With respect to the increase in noncontrolling interest, we have entered into an agreement to convert our 100% owned hospital in Jonesboro, Arkansas into a joint venture with St. Bernards Healthcare. Following the formation of the joint venture, our ownership position in this hospital will be reduced to 56%. This is a transaction we proactively pursued as it is consistent with our strategy of aligning with high-quality acute care hospitals in certain key markets. Additionally, our share of profits in one of our joint venture hospitals in Memphis, Tennessee will decrease from 70% to 50%, pursuant to a provision in the original partnership agreement, which dates back to the 1990s. There are no similar provisions in our other joint venture agreements.

Interest expense for Q4 '12 of $24.3 million was in line with our expectations and represented a modest increase over Q4 '11 resulting from our September issuance of $275 million in 5.75% senior notes maturing in 2024. As a reminder, approximately $195 million of the proceeds from this offering were used to pay down the outstanding principal balance under our revolving credit facility, and an additional approximately $65 million was used to fund an optional redemption of a portion of each of our 7.25% senior notes due 2018 and 7.75% notes due 2022.

For 2012, interest expense was $94.1 million as compared to $119.4 million for 2011. Assuming no further modifications to our capital structure, we would anticipate interest expense of approximately $98 million in 2013. Diluted EPS from continuing operations for Q4 '12 was $0.42 per share versus $0.50 per share in Q4 '11. The decline was primarily attributable to an effective tax rate of approximately 35% in Q4 '12 as compared to approximately 22% in Q4 '11. Additionally, Q4 '12 EPS was negatively impacted by an approximately $0.02 per share after-tax loss on the early extinguishment of debt related to the previously discussed optional redemption of a portion of our 2018 and 2022 senior notes.

EPS for the full year 2012 was $1.65 per share compared to $1.42 per share for 2011. EPS for 2011 included an after-tax loss of $0.25 per share on the early extinguishment of debt versus $0.03 per share in 2012. EPS for 2011 included an effective tax rate of approximately 19% as compared to approximately 38% in 2012.

The company's basic and diluted EPS were the same for 2011 and 2012. Our 2013 EPS guidance of $1.50 to $1.56 per share incorporates the aforementioned adjusted EBITDA considerations; the anticipated increase in interest expense; an increase in depreciation and amortization expense to approximately $95 million as compared to approximately $83 million in 2012, owing to our recent increases in capital expenditures; and an effective tax rate assumption of 40%.

2012 was another year of strong free cash flow generation for our company. For 2012, we generated adjusted free cash flow of $268 million, an increase of 10.2% from 2011, which, I'll remind you, had increased 34% over 2010. The increase in 2012 was accomplished in spite of an approximately $28 million increase in net working capital and planned approximately $32 million increase in maintenance capital expenditures, the net working capital increase in 2012 primarily related to the timing of payroll-related liabilities, an increase in accounts receivable stemming from the previously discussed trends in medical necessity claims denials and an increase in accounts payable due to the timing of year-end check disbursements. We expect net working capital in 2013 to increase by less than $20 million. Maintenance CapEx for 2012 was approximately $83 million. The year-over-year increase in maintenance CapEx was planned and has been previously discussed. It stemmed from the continued rollout of our clinical information system, and I'll remind you that unlike the acute care providers, we are not subsidized by the government for this investment under the HITECH program, and from a number of significant hospital refurbishment programs. We will continue with these investments in 2013 and anticipate maintenance CapEx in a range of $80 million to $90 million.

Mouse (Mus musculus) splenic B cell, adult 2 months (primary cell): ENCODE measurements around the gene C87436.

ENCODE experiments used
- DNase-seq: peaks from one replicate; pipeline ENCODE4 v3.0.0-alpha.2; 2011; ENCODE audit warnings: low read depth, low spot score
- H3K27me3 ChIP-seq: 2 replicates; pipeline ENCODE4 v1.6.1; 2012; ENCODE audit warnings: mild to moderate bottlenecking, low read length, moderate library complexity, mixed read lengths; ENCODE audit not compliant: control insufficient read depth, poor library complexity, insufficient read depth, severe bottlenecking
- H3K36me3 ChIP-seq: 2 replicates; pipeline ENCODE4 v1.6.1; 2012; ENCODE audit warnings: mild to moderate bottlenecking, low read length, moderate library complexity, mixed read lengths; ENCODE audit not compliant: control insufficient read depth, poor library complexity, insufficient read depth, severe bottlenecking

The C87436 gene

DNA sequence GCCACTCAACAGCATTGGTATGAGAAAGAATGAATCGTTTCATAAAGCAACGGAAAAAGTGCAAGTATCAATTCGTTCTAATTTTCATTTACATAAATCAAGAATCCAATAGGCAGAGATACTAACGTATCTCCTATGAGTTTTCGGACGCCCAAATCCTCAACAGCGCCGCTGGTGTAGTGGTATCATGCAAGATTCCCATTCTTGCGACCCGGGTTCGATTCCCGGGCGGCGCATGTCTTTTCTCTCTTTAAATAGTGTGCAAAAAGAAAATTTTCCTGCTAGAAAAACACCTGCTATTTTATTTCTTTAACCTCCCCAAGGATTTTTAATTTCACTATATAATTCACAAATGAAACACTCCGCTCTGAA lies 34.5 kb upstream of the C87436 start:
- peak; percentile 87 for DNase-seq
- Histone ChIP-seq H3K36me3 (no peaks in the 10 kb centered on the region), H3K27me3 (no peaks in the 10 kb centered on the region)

With respect to discretionary capital expenditures in 2013 and as indicated on Slide 19, we anticipate increased opportunities to convert a number of our leased hospitals into owned facilities. This relates primarily to the timing of lease terminations and purchase options embedded in certain of our real estate lease. The decision to exercise a purchase option is typically driven by economic and/or control considerations. The estimated range on Slide 19 is based on 5 of our hospitals on which the purchase option is in play during 2013. As reflected in the breadth of this range, the timing, magnitude and ultimate outcome of these negotiations is difficult to predict.

I'll conclude with a quick review of our year-end balance sheet. We ended 2012 with debt of $1.254 billion, roughly flat with the end of 2011. Our leverage ratio at the end of 2012 was approximately 2.5x as compared to 2.7x at the end of 2011. Net of cash and cash equivalents, our year-end 2012 leverage ratio was approximately 2.2x. We ended 2012 with no borrowings under our $600 million revolving credit facility and with approximately $133 million of cash and cash equivalents. We have no debt maturities of any consequence until Q3 of 2012, when our revolver is set to mature.

And now, operator, I believe we're ready to open the call for questions.

Question-and-Answer Session

Operator

[Operator Instructions] Our first question comes from Colleen Lang of Lazard Capital Markets.